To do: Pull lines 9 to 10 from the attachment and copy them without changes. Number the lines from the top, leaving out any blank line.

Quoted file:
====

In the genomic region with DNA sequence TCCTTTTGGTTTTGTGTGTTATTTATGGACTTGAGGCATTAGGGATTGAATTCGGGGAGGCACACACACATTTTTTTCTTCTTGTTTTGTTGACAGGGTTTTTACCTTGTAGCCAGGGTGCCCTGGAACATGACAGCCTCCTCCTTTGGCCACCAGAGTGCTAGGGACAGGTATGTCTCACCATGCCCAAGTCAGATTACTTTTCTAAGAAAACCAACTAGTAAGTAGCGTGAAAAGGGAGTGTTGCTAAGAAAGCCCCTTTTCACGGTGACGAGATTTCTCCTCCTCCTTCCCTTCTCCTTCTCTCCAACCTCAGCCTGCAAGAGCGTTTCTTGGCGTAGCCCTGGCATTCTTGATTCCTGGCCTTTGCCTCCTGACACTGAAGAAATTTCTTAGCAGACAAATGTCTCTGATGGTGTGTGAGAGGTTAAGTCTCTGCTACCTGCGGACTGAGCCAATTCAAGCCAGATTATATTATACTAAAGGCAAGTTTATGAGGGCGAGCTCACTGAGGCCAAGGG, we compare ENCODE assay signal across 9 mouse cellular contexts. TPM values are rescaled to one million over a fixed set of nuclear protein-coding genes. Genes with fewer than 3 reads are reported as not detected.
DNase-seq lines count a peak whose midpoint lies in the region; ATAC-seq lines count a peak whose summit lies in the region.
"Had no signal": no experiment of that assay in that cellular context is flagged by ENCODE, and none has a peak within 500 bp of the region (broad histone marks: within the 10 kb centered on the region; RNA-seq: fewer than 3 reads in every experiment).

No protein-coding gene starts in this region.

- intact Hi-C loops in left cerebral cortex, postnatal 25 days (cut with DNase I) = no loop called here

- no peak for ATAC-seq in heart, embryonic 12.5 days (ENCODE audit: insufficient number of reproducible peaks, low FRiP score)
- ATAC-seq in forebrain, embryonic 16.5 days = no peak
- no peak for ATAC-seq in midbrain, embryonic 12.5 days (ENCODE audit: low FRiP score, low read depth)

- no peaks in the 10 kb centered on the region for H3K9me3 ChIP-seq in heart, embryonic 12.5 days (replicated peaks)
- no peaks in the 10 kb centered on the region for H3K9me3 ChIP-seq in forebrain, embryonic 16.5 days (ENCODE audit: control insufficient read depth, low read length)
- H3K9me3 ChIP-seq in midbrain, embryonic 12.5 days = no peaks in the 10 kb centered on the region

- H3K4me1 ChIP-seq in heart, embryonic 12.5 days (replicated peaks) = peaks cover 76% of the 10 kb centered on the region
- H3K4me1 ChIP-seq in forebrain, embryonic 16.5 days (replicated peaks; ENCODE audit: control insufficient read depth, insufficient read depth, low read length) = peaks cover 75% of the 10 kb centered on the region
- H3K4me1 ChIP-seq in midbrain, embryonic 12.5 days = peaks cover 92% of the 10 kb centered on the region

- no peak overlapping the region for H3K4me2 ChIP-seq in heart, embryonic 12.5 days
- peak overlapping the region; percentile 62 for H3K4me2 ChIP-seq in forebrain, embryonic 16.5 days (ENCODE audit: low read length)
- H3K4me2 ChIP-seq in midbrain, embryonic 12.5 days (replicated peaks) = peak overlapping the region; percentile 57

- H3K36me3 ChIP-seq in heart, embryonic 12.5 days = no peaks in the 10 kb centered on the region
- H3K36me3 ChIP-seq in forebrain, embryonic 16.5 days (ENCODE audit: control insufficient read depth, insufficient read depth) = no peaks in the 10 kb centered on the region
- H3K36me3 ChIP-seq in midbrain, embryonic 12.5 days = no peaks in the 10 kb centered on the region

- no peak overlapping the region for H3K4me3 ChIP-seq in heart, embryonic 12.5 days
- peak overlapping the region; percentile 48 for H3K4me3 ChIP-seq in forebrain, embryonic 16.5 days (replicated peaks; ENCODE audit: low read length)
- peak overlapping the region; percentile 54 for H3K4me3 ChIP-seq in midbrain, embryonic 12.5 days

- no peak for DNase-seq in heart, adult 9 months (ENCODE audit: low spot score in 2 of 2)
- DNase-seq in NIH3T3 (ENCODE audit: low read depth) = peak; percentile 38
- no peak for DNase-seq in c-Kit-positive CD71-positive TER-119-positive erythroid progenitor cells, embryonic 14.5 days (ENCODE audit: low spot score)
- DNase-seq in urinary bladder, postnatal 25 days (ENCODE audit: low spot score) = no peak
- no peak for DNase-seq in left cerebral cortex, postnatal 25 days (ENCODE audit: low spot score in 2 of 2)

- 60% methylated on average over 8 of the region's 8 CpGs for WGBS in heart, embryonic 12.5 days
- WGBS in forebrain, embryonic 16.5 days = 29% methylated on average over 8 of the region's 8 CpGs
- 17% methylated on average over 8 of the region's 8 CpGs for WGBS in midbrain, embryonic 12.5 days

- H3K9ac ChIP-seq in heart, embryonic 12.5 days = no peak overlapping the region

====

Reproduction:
- no peaks in the 10 kb centered on the region for H3K9me3 ChIP-seq in heart, embryonic 12.5 days (replicated peaks)
- no peaks in the 10 kb centered on the region for H3K9me3 ChIP-seq in forebrain, embryonic 16.5 days (ENCODE audit: control insufficient read depth, low read length)